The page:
FORWARD price contracts for prime lambs are based on guesswork, which is accompnaied by a great deal of risk.
On today's high values for sheepmeat is can be very costly when it all goes wrong.
Effectively, that is what has happened after meat processors last year misread supply-and-demand dynamics and offered record forward prices of up to 640c/kg for export-weight lambs delivered in the late autumn and winter.
History now tells us that the supply of lambs was more plentiful than anticipated, and saleyard prices often tracked 150c/kg below this rate.
For farmers who locked into the contracts, it meant a big win.
For processors it meant substantial costs - the forward contract deals would have cost the big processors tens of millions of dollars in extra payments for lambs (over what they could have bought them for in the auction system).
Feel sorry for the processors?
No. I said as much when Paul Leonard, livestock manager for T&R Pastoral, said this week how the contract deals had hurt the company.
There have been plenty of times in the past when the shoe was on the other foot, and farmers have locked into contract deals that cost them big money compared to what the lambs would have made in saleyards.
In a nutshell, though, that is the point that Mr Leonard was making about lamb forward contracts - there always appears to be a winner and a loser, which effectively makes the system a failure as a risk-management tool for industry.
While it would be easy to dismiss T&R's move away from forward contracts as a knee-jerk reaction to last year's result, The Weekly Times' discussion with the company didn't come across that way.
Mr Leonard made some considered comments about the issue.
The first being that the sheep and lamb industry lacks much-needed data about the true nature of the flock and where it is heading.
Mr Leonard said when trying to set forward contract prices, they were basing their decisions on information that often seemed to be wrong, which was a problem when lamb values are averaging well over $100 a head.
"What the forward contract deals proved last year is that processors don't know, and no one really knows, what is happening out there in regards to supply," he said.
"When the information you are basing decisions on is not close (to accurate), and you get it wrong, as a business, that is a problem."
The other key issue Mr Leonard raised was the different way that the market segments interrupted forward contacts.
He said for processors, the main benefit from forward contracts was securing supply and filling kill space, even though the common view was that processors were trying to outsmart the market and save money.
For farmers, forward contract deals usually have to be priced well ahead of current saleyard rates for them to be appealing and even then, the prices tend to be viewed as a guarantee that processors expect auction rates to climb.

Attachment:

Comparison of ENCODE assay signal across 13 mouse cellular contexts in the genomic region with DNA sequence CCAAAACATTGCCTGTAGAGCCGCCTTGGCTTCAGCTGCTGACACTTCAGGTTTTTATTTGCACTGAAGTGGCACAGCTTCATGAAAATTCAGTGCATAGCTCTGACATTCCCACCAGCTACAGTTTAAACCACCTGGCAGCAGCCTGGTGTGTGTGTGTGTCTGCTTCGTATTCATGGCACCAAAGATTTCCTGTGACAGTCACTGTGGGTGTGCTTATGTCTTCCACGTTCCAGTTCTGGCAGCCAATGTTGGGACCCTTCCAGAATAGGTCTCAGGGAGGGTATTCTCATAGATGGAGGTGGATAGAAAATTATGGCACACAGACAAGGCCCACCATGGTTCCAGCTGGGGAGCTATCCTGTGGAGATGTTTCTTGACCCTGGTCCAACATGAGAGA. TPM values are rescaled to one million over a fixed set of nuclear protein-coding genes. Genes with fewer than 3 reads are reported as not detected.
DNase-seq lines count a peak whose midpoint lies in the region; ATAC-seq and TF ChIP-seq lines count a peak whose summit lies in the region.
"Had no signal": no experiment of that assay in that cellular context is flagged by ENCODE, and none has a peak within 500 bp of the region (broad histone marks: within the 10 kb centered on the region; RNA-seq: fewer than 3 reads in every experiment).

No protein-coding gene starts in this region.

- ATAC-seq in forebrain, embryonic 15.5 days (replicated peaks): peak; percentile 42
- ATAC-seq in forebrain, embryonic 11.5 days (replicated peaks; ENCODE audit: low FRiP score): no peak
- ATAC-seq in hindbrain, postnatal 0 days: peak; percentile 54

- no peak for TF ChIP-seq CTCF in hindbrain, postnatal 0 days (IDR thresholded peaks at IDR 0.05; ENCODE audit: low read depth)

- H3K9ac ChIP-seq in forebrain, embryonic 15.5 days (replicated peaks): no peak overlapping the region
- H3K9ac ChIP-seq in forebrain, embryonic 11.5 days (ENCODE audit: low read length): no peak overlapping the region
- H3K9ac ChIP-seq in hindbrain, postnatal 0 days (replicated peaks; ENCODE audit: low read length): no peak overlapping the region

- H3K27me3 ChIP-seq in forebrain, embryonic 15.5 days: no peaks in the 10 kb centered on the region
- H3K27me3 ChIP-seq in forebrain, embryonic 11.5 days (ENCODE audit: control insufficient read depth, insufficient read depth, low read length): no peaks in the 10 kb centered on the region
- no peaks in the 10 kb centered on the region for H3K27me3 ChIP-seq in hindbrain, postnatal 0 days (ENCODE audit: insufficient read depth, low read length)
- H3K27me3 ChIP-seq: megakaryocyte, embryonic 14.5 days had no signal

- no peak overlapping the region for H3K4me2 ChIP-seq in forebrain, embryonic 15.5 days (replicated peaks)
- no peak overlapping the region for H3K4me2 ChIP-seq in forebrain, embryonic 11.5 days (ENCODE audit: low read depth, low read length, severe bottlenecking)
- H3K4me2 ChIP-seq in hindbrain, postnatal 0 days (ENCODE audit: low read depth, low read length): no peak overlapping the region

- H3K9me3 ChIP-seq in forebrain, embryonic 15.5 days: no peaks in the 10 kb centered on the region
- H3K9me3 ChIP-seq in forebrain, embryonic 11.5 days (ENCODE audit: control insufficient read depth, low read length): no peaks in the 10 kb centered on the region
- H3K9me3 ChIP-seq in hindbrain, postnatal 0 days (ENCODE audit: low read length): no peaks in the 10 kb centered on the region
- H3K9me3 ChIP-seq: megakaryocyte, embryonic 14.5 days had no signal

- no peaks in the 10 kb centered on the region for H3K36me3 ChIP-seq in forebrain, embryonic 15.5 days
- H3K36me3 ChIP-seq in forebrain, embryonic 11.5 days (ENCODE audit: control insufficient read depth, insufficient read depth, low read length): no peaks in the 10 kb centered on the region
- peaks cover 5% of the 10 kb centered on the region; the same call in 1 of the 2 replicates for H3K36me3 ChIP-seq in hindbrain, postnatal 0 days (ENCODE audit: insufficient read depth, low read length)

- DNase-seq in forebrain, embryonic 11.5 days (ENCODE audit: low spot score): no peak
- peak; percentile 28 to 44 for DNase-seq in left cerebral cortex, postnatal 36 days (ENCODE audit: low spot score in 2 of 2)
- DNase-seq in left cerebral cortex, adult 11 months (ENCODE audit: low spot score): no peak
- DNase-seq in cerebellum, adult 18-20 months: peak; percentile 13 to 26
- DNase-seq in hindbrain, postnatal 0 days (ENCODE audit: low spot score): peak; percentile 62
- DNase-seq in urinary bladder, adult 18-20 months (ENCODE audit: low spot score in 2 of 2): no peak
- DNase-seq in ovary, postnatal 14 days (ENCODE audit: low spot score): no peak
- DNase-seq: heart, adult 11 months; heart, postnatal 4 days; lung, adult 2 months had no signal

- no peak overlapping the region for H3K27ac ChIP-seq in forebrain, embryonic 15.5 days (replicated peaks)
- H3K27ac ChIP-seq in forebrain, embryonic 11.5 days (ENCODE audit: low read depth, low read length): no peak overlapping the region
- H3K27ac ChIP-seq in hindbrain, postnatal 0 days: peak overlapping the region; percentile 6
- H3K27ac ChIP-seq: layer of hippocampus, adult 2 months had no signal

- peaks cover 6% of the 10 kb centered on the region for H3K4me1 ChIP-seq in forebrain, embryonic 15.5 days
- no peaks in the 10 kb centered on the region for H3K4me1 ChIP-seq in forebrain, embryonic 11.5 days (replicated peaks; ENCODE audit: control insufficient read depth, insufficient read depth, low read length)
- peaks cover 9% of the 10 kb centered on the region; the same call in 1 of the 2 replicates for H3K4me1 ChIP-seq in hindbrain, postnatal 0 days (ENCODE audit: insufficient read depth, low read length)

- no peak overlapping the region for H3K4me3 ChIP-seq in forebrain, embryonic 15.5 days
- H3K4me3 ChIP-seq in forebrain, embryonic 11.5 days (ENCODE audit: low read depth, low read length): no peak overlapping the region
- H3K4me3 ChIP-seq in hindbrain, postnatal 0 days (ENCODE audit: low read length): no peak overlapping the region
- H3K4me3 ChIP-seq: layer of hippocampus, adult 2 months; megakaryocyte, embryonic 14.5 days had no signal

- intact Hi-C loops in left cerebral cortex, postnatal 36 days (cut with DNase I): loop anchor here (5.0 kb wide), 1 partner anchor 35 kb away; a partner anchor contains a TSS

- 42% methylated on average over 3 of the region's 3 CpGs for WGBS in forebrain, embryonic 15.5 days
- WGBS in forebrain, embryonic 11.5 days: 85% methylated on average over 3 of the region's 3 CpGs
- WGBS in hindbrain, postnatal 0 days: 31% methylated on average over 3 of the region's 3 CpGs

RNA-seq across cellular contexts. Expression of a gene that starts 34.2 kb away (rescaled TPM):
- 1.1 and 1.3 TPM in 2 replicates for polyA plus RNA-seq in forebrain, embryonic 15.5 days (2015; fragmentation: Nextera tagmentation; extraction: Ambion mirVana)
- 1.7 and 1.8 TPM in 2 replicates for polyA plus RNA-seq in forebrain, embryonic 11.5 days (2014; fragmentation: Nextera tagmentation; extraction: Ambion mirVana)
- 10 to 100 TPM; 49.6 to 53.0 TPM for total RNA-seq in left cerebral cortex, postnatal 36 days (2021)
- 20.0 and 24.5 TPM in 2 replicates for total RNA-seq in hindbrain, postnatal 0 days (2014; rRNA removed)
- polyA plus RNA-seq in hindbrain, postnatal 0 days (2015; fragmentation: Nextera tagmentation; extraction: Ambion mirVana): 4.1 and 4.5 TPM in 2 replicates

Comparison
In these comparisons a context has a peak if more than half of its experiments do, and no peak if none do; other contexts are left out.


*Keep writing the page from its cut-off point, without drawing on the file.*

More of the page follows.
For example, Mr Leonard said lamb prices over the past six months had been relatively stable at 480-500c/kg, but if processors offered 500c/kg for February and beyond it would be shunned by most farmers who would expect forward deals to be priced higher.
"There is no black and white rule that said forward contract deals had to be higher.
When you look at the current situation all the information suggested there has been a bigger carry-over of lambs for next year and prices could ease, but there is no way you would get farmers to lock into contacts that only matched current rates," he said.
Mr Leonard said forward contracts could also act as a self-fulfilling prophecy. He questioned if processors had played a part in the record rates of recent times by putting out contracts that buoy farmer confidence and forced values of store lambs higher, effectively driving the price of kill lambs higher.
It brings into question the claim that farmers need forward contracts as a risk-management tool for buying and finishing lambs.
In simple terms, if there are contracts out there at 640c/kg farmers feel comfortable paying $130 for store lambs. Whereas if the contracts were at 500c/kg, farmers would be more likely to cap their purchases at $100.
The argument being that farmers aren't gaining any more trading margin because of the high forward prices, as the value of store lambs rises to take up the difference.
Mr Leonard said you could argue processors have been irresponsible by putting out forward price contracts at the top of the market, which creates an extreme market.
T&R's proposal of a risk-sharing arrangement, whereby a forward price deal was linked to the physical market through a mechanism such as the Eastern States export lamb indicator has merit.
Because the current system is not working.